Articles Tagged with coparenting

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holiday visitation scheduleCreating a holiday visitation schedule. Perhaps one of the most difficult aspects of any divorce revolves around custody and visitation issues, and those become exponentially more poignant during the holidays. Creating a holiday visitation schedule for visitation that extends for a lengthy period of time, yet maintains a certain level of flexibility, can help everyone enjoy the holidays with a minimum of stress.

Holiday Visitation Schedule – Days to be Considered

In addition to the obvious holidays like Christmas, Thanksgiving, Halloween, Independence Day and Easter, parents should keep in mind the numerous school breaks, such as President’s Day, Spring Break, and Memorial Day. Also important are Father’s and Mother’s Day, and each parent’s and step-parent’s birthdays. Clearly, the children’s birthdays should also be considered.

Typical Holiday Visitation Schedule Scenarios

California courts offer documents to help families take a long-term look at holidays and school vacations as they attempt to share the kids. One form lists common holidays that couples should consider as they determine their holiday visitation schedule, and allows parents to consider schedules for one particular year, or even for alternate years. Depending on location, work schedules, and circumstances, couples may contemplate a number of ways to deal with holiday visitation schedules:

  • Some couples divide important days by the hour. This way each parent gets to celebrate milestones with the children: One parent may enjoy breakfast and presents in the morning on Christmas Day, while the other has a family dinner that evening.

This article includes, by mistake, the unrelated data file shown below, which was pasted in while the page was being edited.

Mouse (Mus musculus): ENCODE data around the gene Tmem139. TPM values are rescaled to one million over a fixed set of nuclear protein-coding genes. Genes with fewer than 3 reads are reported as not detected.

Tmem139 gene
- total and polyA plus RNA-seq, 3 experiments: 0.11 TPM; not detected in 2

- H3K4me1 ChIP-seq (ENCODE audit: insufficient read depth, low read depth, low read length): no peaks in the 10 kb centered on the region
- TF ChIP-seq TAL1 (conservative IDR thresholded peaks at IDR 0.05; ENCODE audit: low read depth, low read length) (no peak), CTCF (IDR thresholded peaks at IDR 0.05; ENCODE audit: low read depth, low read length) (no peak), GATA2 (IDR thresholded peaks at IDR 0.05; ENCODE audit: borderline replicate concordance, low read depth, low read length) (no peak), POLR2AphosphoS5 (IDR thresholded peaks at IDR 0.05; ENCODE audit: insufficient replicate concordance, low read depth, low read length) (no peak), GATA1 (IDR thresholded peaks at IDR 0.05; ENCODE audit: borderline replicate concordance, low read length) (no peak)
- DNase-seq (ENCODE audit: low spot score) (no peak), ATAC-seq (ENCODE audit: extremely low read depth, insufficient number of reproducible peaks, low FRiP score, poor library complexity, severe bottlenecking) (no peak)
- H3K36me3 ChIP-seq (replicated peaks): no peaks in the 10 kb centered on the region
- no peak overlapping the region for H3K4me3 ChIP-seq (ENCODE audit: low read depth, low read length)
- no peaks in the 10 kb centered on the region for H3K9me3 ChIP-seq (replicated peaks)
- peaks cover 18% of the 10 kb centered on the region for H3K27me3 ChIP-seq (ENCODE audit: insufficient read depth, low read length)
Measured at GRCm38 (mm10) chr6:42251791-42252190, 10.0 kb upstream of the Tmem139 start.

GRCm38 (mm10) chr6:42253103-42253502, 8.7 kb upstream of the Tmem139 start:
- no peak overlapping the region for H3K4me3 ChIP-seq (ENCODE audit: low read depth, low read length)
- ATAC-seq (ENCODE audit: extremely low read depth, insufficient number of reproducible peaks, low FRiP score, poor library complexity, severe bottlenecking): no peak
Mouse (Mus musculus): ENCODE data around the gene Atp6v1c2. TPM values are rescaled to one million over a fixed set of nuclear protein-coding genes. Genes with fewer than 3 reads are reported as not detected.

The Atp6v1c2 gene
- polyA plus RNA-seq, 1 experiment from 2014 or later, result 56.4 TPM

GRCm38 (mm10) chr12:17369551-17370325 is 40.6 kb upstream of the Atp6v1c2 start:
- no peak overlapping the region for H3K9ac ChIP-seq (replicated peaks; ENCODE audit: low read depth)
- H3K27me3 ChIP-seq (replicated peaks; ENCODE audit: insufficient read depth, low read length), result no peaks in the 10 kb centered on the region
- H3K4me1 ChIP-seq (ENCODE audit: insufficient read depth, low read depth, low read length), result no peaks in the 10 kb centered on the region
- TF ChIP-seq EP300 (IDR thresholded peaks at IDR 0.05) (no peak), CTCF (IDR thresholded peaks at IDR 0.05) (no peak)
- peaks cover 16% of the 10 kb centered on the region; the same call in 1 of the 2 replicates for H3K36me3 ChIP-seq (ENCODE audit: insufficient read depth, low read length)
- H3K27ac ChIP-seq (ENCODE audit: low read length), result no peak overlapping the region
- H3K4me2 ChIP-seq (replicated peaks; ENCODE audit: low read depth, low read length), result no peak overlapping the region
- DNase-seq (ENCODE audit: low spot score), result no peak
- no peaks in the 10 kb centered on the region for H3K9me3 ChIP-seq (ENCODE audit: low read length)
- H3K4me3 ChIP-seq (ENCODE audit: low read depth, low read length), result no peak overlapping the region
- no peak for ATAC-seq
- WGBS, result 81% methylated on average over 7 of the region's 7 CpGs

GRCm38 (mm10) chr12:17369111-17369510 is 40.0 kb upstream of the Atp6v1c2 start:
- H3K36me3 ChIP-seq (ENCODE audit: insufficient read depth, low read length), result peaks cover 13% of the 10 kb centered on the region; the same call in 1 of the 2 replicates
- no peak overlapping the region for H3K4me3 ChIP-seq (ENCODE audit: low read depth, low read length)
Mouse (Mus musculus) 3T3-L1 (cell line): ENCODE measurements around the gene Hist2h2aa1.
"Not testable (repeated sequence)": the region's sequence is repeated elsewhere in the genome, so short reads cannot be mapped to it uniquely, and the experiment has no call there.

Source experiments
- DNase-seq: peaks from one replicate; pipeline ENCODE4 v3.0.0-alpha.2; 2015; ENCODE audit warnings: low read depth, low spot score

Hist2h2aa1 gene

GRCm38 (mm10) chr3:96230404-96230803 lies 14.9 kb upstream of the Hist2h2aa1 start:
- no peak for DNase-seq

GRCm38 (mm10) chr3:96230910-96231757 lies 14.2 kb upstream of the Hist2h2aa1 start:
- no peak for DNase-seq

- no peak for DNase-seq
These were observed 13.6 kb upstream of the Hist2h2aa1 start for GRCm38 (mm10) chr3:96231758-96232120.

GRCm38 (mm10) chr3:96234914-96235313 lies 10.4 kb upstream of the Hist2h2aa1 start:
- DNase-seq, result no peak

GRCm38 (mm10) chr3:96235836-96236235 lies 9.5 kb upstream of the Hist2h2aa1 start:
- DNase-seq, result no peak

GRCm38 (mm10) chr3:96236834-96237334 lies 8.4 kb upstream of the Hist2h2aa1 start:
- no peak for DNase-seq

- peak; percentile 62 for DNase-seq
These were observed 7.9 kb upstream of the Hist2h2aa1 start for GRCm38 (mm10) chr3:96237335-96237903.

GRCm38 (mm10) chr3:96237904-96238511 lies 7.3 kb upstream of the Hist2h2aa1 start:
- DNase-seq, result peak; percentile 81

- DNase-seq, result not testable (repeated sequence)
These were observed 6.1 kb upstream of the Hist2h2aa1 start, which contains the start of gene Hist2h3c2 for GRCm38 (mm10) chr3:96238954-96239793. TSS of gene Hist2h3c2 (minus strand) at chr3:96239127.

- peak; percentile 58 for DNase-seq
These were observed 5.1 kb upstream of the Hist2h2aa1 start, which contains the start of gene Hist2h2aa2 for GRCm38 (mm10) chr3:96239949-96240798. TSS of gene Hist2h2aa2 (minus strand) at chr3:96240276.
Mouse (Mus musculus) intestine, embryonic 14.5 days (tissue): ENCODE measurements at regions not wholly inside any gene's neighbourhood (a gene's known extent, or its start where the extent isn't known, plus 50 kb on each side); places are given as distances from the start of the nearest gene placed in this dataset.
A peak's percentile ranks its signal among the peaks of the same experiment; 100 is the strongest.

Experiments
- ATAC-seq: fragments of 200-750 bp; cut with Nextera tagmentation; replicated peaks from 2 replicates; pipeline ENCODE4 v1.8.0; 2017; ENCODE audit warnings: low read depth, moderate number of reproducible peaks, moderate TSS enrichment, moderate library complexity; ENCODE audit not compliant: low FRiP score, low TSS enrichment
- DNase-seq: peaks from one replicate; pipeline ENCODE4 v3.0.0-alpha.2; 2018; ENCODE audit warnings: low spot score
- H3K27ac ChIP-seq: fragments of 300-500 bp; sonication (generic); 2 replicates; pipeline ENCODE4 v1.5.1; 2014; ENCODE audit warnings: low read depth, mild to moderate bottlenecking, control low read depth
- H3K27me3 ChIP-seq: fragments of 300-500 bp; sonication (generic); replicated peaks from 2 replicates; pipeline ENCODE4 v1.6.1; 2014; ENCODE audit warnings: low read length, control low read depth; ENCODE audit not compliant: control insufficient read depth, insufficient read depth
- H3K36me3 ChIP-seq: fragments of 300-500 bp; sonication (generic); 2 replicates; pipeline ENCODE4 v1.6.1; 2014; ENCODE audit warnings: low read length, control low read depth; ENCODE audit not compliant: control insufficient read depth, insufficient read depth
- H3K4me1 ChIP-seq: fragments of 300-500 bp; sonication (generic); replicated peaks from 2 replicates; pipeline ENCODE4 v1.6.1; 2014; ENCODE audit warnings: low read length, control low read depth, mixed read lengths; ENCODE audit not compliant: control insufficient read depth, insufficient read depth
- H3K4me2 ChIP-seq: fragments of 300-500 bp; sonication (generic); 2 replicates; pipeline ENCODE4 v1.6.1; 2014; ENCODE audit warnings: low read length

• For parents who live significant distances away from one another, it sometimes makes more sense to split the holidays. One may get the kids for Thanksgiving, while the other has a significant chunk of time over the Christmas holidays.  
  • Many couples alternate where the children spend special days by odd and even years.  2018 may be Dad’s year for Christmas, but Mom gets the kids for the holiday in 2019.

Of course, most couples find that these and other scheduling strategies have to be adjusted and combined over time. That is because circumstances may change for one or both parties, the holiday schedule may interfere with regular visitation schedules, or children may become sick, interrupting a scheduled visit.

When the Holiday Visitation Schedule Conflicts with the Regular Schedule

It can be frustrating to be the parent whose visitation time is impacted negatively by a holiday visitation schedule, but parents need to understand that the holiday visitation schedule trumps any regular schedules, period. If kids spend time with parents on alternate weekends, in some cases, it could lead to more time than usual with a particular parent. For example, let us say December’s weekend schedule is Mom, Dad, Mom, Dad. In a particular year, Dad’s Christmas visitation occurs during Mom’s weekend three. So Mom loses that third weekend with the kids. And yes, Dad gets to keep the kids on his normal weekends, too, so he gets them three weeks in a row. Continue reading →